* Technical approaches have deleterious effects that they can have on legitimate communications. Blocking e-mail traffic from a spam-friendly site often means blocking a great deal of legitimate email, for example.

    * Mordern Anti-spam technology is expensive and it further burdens the netizen

    * There is lack of transparency and accountability consequently spammers continue to act with impunity

    II. Legal Methods

    In the absence of adequate technological protection, stringent legislation is essential to deal with the problem of spam. Several spam-related Bills have been introduced in the United States Congress , of which only CAN-SPAM Act of 2003 has come into force.
    The European Union and other countries have also enacted anti-spam legislation. Australia which contributes to about 16% of the total spam in the world has the most stringent spam laws under which spammers may be fined up to $1.1 million a day. Although anti-spam legislations are found all over the world, the methods of combating spam are virtually similar as is evident from the following:
    1) Prohibition:
    The state of Delaware in the United States has stringent anti-spam legislation , which imposes a virtual ban on Unsolicited Bulk Commercial E-mail messages The European Union does not prohibit unsolicited commercial email, but permits individual member states to do so. Finland , Germany , and Italy all have laws prohibiting UCE, while Austria prohibits both UCE and UBE.

    2) Enforcement of Anti-Spam policies:
    ISPs and other destination operators generally have policies that govern the use of their facilities for various purposes, and nearly all of them prohibit spamming in particular. Consequently in some legislations emphasis is laid on following these policies.

    3) Opt-out clause
    Several Legislations including the US CAN -SPAM Act provide for an Opt-out procedure wherein senders may communicate with anyone except those who have explicitly opted out.

    4) Other Statutory Provisions
    Data protection laws in some States regulate the collection, use, and transfer of personal information that may include e-mail addresses, and legislation has been proposed in the United States Congress to restrict the ability of spammers to harvest e-mail addresses from domain name registration records.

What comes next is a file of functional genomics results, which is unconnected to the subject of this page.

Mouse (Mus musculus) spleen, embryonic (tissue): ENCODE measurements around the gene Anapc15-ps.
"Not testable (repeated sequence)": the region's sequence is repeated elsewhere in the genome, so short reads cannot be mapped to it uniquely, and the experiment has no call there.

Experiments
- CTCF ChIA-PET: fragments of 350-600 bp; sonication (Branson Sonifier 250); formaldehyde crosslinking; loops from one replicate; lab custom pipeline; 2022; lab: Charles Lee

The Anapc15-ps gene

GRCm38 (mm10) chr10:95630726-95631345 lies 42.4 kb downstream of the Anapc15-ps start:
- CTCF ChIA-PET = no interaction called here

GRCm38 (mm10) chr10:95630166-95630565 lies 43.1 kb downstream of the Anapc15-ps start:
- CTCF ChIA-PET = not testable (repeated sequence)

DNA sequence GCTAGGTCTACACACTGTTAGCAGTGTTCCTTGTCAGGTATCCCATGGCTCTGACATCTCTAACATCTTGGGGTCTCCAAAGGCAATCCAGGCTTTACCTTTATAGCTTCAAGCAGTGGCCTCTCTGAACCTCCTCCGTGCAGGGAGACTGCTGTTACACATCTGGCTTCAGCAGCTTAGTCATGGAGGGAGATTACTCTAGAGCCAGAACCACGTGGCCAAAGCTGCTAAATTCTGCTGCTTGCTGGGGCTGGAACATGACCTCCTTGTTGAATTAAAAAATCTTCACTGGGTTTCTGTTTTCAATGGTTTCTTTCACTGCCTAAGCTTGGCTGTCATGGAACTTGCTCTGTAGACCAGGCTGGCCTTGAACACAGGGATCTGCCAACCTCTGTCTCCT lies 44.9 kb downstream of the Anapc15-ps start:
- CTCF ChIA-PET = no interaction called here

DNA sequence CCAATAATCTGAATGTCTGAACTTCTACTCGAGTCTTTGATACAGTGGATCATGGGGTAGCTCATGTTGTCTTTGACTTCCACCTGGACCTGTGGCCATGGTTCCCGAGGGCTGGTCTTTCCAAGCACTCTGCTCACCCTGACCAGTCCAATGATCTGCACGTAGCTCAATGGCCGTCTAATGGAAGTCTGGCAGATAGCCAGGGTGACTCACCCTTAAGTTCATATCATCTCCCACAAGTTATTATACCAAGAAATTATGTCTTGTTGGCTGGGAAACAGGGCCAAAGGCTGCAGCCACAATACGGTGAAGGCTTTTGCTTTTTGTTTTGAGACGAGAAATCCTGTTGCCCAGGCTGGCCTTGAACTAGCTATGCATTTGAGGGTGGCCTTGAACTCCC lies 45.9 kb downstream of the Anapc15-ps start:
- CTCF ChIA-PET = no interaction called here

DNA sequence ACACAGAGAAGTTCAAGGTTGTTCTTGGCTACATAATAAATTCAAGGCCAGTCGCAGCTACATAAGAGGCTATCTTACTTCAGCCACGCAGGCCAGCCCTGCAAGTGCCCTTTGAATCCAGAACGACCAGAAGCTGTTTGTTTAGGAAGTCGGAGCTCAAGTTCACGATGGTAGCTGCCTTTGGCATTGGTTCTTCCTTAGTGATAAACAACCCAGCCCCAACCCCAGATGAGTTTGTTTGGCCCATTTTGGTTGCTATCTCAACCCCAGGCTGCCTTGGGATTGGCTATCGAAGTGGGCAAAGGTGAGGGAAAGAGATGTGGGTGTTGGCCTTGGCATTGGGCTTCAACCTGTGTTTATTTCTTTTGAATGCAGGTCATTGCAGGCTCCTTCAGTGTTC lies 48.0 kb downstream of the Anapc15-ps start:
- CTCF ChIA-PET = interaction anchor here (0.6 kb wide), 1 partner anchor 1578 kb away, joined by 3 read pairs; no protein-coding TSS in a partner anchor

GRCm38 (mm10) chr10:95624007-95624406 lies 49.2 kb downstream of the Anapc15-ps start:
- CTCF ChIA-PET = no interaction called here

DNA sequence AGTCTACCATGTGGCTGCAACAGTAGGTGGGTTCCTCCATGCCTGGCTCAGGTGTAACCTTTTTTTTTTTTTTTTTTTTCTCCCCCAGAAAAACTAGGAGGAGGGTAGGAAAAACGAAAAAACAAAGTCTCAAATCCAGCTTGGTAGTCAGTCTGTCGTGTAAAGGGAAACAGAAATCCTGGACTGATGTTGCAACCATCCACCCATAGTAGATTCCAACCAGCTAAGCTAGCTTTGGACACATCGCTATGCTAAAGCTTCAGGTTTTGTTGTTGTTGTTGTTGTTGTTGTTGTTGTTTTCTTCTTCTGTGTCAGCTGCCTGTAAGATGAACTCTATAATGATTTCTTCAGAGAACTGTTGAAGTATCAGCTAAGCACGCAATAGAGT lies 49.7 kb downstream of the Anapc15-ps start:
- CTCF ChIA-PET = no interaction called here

5) Enforcement Mechanisms
    Several jurisdictions provide for criminal penalties or other governmental enforcement mechanisms in addition to or in place of private actions.

    The large number of Anti-spam legislations passed and the severe punishments meted out to spammers are indicative of the fact that the International Community has recognized the spam menace and is taking steps to combat it effectively. It is time that India too joined the bandwagon.

    India And The Spam Menace:

    Spam legislation is non-existent in India. The much-touted Information Technology Act of 2000 does not discuss the issue of spamming at all. It only refers to punishment meted out to a person, who after having secured access to any electronic material without the consent of the person concerned, discloses such electronic material to any other person. It does not have any bearing on violation of individual's privacy in Cyberspace. The illegality of spamming is not considered.

    Other cogent reasons for introducing comprehensive legislation to curb, control and penalize spammers are:
    • The Delhi High Court acknowledged the absence of appropriate legislation concerning spam in a recent case wherein Tata Sons Ltd and its subsidiary Panatone Finwest Ltd filed a suit against McCoy Infosystems Pvt Ltd for transmission of spam. It was held that in the absence of statutory protection to check spam mails on Internet, the traditional tort law principles of trespass to goods as well as law of nuisance would have to be used.

    • With the growing number of Internet users every day and the increasing proportion of junk e-mail, it is essential that measures be taken to curb spam before it assumes gargantuan proportions like in the United States.

    With the establishment of the Indian arm of the Coalition Against Unsolicited Commercial E-Mails (an International Organization against spam) some efforts are being made to combat the spam menace. However, in the absence of stringent laws and technical advancements, the proliferation of spam seems inevitable.